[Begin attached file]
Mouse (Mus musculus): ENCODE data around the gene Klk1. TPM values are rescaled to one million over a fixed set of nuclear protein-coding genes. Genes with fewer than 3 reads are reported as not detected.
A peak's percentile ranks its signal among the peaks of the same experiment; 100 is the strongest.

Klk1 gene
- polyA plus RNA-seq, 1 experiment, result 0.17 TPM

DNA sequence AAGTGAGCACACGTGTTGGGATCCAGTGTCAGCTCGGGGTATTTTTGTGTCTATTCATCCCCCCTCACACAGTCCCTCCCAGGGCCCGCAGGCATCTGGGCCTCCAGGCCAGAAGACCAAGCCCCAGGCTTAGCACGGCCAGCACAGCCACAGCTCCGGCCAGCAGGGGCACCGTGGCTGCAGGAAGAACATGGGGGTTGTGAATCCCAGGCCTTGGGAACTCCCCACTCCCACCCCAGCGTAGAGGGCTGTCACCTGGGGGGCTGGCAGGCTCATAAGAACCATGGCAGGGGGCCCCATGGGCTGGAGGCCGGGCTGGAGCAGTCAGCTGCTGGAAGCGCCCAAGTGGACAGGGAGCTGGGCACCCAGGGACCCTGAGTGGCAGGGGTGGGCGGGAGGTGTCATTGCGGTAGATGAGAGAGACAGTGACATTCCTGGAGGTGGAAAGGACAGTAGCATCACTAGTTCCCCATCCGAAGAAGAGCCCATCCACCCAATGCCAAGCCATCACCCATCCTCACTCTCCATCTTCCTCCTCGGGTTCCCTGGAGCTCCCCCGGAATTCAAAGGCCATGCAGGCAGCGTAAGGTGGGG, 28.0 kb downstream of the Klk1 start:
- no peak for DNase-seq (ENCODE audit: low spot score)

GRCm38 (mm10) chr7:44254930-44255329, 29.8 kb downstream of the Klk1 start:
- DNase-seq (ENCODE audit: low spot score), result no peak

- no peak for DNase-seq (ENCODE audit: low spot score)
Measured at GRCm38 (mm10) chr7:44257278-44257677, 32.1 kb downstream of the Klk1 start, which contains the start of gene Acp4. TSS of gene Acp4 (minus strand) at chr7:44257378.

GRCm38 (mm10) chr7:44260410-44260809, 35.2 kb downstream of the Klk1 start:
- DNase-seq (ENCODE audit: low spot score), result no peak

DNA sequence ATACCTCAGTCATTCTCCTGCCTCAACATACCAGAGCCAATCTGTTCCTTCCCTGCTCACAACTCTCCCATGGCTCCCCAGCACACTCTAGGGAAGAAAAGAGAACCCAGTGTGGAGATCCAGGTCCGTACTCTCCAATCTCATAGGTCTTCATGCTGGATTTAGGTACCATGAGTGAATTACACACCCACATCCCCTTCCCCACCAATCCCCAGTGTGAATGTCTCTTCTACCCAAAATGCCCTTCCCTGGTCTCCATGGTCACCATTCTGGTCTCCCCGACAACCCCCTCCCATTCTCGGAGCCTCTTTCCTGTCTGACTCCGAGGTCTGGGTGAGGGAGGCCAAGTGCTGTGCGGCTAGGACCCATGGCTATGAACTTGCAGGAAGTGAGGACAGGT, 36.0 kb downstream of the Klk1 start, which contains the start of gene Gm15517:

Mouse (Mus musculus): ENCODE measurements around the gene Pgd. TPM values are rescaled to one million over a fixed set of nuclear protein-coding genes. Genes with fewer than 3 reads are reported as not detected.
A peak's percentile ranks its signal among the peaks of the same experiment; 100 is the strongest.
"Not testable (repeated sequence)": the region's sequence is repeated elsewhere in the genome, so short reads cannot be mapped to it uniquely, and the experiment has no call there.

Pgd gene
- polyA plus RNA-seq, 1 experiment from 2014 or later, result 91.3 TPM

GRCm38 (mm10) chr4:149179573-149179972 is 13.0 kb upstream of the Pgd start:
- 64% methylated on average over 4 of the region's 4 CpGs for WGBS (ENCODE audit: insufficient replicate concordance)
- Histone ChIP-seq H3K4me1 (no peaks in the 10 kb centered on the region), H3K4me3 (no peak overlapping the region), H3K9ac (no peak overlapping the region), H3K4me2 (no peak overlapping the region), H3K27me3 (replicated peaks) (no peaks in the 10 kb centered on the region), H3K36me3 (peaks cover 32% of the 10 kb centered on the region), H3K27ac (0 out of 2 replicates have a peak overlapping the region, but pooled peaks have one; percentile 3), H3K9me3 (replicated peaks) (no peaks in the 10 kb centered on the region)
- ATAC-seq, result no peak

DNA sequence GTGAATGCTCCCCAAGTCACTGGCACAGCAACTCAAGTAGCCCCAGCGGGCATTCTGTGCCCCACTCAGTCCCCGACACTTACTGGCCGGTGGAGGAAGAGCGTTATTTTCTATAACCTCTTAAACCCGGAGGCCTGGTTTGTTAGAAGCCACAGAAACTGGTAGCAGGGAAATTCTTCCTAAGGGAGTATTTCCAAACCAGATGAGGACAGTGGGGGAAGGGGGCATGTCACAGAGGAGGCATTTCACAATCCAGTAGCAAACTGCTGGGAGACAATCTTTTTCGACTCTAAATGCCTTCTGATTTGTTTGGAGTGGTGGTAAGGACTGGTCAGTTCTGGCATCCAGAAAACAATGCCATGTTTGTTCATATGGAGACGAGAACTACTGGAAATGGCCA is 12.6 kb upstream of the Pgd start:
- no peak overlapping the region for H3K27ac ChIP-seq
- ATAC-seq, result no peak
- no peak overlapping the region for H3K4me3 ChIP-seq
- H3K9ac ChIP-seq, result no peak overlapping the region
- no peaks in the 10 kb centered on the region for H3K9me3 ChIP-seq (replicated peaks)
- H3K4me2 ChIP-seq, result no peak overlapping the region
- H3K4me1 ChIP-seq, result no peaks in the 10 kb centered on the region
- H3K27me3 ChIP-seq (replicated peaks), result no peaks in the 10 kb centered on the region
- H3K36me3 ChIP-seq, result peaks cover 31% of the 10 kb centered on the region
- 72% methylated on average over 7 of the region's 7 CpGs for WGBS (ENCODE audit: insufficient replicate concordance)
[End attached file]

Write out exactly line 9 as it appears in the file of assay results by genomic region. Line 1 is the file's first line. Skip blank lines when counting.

- no peak for DNase-seq (ENCODE audit: low spot score)